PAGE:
By evening, the snow amounts included 20 1/2 inches in Owings Mills; 20 inches in parts of Anne Arundel County; 19 inches in areas of Carroll County; 18.3 inches in Columbia; 17 inches in Catonsville and sections of Howard County; 16 inches in Parkville, Annapolis and Baltimore; and 13 inches at BWI.
On the Eastern Shore, the storm brought everything from monstrous snowfall totals in the northern counties to a nasty mixture of snow, ice and rain along the coast in Wicomico, Worcester and Somerset.
Ocean City officials said that even with a hefty 4- to 6-inch snow, the weather wound up taking on the familiar characteristics of a wintertime nor'easter, prompting flood warnings as high tides pushed water onto low-lying streets, especially in the old downtown on the southern end of the resort.
In Talbot, Caroline, Queen Anne's and Kent counties, steady snow made shoveling futile yesterday as cleared sidewalks and driveways were quickly covered again. Road crews worked nonstop, but even passable main highways such as U.S. 50 were covered with several inches of snow throughout the day.
By 3 p.m. in Baltimore, the Office of Transportation declared a Phase II snow emergency. Cars obstructing snow emergency routes will be towed elsewhere in the neighborhood, said department spokeswoman Adrienne D. Barnes.
On the road
Not everyone heeded the advice from government officials to stay off the roads.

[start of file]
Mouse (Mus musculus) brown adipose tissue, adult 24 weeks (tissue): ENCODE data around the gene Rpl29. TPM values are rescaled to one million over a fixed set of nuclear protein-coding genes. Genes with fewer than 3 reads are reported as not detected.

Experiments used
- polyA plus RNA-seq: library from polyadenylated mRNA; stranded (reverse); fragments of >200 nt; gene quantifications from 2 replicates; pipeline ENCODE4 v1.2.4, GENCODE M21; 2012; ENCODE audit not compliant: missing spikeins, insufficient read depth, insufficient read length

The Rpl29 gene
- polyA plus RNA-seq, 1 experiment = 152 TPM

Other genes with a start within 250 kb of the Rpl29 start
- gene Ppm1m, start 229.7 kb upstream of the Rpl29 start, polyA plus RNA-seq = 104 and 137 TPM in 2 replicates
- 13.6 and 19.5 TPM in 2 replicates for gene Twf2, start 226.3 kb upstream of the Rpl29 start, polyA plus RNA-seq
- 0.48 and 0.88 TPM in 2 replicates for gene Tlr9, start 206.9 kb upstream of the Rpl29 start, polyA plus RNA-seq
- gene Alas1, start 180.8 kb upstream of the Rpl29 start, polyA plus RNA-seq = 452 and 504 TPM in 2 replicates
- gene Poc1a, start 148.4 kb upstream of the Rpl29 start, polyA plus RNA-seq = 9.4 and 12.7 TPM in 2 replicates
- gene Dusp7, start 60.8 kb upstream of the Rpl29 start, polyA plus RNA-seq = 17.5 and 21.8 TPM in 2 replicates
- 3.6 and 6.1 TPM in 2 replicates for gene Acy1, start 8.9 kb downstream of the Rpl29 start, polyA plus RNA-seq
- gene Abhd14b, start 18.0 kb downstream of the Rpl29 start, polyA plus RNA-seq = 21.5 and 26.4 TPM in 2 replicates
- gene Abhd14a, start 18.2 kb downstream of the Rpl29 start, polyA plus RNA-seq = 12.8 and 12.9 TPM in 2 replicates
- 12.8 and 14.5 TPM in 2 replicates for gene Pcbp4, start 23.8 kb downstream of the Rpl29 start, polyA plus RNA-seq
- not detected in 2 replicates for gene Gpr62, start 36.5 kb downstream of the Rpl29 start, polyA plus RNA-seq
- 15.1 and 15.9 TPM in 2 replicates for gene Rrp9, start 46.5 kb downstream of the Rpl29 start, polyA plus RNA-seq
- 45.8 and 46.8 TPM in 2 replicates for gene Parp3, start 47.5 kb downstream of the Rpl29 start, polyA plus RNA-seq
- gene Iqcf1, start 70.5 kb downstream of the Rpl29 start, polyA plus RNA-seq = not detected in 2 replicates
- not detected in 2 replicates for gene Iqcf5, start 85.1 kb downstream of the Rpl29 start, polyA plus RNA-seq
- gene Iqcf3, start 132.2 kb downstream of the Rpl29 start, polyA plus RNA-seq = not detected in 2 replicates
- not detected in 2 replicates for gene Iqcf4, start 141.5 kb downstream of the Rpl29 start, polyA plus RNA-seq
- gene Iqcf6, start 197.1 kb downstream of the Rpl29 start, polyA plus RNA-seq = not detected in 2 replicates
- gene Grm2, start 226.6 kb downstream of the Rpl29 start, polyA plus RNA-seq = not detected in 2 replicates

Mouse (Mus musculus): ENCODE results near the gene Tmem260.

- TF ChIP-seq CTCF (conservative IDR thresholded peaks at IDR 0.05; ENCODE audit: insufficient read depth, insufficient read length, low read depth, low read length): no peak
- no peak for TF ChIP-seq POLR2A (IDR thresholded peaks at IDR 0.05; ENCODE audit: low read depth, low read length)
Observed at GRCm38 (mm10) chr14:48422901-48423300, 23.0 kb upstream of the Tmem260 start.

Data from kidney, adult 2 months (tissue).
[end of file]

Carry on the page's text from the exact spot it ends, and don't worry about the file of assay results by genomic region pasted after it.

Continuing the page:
Mike Muse of Catonsville packed up his Ford F-350 extended-cab pickup truck with his three children and three of their friends and drove into Roland Park to the fabled "suicide hill," which drops precipitously from the Baltimore Country Club toward Falls Road.
"Do you know of a better hill? Neither do I," Muse said.
Nearby, Sam Stevenson of North Baltimore was slogging through the snow on a four-mile jog.
"I figured I'd better get out before it snowed another foot," he said.
Neither wind nor cold nor blinding snow could keep Baltimoreans from their appointed rounds of drinks. Bars along O'Donnell Square were crowded yesterday afternoon with patrons hunkered down to stay.
With icicles encrusting his beard, Marc Kantrowitz, 39, stumbled into Claddagh's Irish Pub in Canton yesterday afternoon after having made the mile-and-a-half walk from Federal Hill in about an hour and 10 minutes.
"I didn't think anything of it until I got to Fells Point," he said. "That's when I thought, 'This is insane,' but then I was at the point of no return."
He said he made it only by listening to Bob Marley as he walked and thinking of a beach in Jamaica.
"Getting back is what worries me," he said. "I'll just have a few beers and go home. I won't go crazy."
At Bay Ridge Wine and Spirits, a warehouse-size liquor store near Quiet Waters Park in Annapolis, three customers were waiting at the door when the owner, Chuck Ferrar, opened up at 9 a.m. yesterday. And that was just the start of an unusually busy Sunday morning that saw customers walking out with trunk-loads of beer, wine and liquor.
"It's not the half-pint drink," he says. "These people are buying and loading up. I think they feel like they're going to be in for a day or two."